As I wrote in that column, if I was commissioner, here is what I would have decreed: "I am hereby terminating any and all suspensions of players related to the so-called Bountygate scandal, on the condition that any and all suits against the league, whether active or contemplated, also will be terminated. The suspensions of non-players will stand since the individuals who created the pay for performance system clearly knew that such a system violated the NFL Constitution and Bylaws. Justice has been served. Let us now put this behind us and concentrate on working together to keep the National Football League as the most popular, most respected professional sports enterprise in the nation."
And that is almost exactly what Paul Tagliabue said. Of course, the players' dropping their suits against the NFL and Goodell was not a condition of Tagliabue's decision, but that will surely come. The players were protesting the suspensions, and Tagliabue's decision gave them what they wanted. It is also reasonable that Tag upheld the discipline against the coaches and front office members for what he characterized as "broad organizational misconduct."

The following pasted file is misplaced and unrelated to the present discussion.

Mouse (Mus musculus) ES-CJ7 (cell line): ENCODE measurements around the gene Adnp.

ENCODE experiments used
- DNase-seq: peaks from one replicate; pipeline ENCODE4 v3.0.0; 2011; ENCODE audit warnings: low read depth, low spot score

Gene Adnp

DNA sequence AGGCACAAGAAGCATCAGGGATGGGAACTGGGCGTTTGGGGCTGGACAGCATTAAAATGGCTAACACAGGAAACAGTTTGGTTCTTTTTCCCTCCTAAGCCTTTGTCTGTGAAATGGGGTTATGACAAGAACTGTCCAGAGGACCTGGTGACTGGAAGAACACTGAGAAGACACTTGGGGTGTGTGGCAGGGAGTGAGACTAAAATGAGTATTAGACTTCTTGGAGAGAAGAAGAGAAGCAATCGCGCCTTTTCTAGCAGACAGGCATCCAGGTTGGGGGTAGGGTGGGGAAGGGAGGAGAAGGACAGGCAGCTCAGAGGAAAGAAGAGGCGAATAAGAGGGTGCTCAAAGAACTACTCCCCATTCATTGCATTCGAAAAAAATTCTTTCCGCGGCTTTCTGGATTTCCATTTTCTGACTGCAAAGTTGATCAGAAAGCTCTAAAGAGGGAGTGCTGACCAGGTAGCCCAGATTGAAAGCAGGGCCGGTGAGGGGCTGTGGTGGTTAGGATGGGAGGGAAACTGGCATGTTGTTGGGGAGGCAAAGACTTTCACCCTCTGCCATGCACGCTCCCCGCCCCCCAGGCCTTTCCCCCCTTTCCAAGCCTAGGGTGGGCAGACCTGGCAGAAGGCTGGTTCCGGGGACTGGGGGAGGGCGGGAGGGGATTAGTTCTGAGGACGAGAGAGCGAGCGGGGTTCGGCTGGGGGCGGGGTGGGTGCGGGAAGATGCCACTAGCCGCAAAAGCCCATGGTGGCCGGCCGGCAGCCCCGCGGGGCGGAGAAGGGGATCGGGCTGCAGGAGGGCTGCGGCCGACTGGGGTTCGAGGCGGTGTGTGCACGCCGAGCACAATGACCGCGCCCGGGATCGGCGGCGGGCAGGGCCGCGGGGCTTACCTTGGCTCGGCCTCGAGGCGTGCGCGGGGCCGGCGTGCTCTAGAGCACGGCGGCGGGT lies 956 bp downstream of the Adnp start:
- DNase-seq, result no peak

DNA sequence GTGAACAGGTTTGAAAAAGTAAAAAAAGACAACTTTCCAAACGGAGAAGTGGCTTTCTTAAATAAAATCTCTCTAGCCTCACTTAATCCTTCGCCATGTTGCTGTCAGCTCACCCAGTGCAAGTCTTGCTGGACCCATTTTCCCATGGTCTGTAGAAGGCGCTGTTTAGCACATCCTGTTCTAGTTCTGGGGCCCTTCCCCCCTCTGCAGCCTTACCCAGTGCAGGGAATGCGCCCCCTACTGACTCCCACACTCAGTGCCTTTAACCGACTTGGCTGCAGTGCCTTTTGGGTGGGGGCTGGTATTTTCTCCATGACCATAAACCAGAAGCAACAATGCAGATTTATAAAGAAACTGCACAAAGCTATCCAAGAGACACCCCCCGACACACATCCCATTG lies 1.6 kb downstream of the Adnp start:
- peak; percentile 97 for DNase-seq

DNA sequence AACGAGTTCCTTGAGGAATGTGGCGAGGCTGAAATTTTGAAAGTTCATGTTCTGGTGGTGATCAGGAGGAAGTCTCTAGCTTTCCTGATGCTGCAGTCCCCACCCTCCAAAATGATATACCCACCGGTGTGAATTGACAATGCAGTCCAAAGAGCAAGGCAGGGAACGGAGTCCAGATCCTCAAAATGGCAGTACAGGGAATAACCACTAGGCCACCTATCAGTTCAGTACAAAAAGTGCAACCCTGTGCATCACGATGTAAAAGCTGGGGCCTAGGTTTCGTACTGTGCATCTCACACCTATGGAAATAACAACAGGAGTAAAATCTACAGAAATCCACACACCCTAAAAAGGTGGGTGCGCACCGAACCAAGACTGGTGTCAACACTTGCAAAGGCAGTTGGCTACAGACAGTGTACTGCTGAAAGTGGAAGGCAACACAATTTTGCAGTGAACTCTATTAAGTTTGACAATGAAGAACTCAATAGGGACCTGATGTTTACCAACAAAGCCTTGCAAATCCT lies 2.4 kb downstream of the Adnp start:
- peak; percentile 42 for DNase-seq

The lasting implication here will be Goodell's ability to render discipline in future cases where players are suspended for conduct detrimental to the game. I suspect he should turn his gavel and robes over to Tagliabue since any object of future discipline will likely ask for a third party review. It was a good decision, but one that Goodell could have made much earlier. And that might have salvaged his dignity and kept any respect he still had from the players or fans intact.
His new book, "Where the Water Kept Rising," is now available in local bookstores, at Amazon.com and at his website: www.JWMillerSports.com